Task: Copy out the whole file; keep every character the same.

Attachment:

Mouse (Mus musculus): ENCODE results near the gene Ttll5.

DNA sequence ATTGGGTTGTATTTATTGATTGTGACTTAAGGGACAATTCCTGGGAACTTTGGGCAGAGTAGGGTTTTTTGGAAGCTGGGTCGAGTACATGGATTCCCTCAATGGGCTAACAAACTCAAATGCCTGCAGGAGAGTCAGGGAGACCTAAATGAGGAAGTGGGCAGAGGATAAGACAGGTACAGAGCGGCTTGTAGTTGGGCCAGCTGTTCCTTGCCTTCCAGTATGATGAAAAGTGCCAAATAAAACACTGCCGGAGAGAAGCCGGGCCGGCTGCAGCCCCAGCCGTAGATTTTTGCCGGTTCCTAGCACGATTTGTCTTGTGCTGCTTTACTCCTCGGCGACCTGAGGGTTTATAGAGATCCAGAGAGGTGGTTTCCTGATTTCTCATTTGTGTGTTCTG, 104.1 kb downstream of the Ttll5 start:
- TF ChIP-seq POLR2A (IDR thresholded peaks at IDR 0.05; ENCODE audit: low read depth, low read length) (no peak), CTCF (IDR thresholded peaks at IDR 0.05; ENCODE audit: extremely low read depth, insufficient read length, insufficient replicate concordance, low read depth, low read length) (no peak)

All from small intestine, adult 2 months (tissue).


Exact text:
Mouse (Mus musculus): ENCODE results near the gene Ttll5.

DNA sequence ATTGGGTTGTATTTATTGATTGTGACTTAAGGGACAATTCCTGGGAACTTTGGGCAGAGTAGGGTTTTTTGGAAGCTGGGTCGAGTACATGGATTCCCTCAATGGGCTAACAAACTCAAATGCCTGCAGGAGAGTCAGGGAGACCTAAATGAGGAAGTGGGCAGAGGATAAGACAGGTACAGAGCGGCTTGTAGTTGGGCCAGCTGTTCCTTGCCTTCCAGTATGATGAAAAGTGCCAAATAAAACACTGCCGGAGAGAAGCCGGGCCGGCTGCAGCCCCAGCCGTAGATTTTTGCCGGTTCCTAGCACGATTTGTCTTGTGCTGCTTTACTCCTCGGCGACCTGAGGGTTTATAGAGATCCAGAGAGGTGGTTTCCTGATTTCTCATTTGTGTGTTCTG, 104.1 kb downstream of the Ttll5 start:
- TF ChIP-seq POLR2A (IDR thresholded peaks at IDR 0.05; ENCODE audit: low read depth, low read length) (no peak), CTCF (IDR thresholded peaks at IDR 0.05; ENCODE audit: extremely low read depth, insufficient read length, insufficient replicate concordance, low read depth, low read length) (no peak)

All from small intestine, adult 2 months (tissue).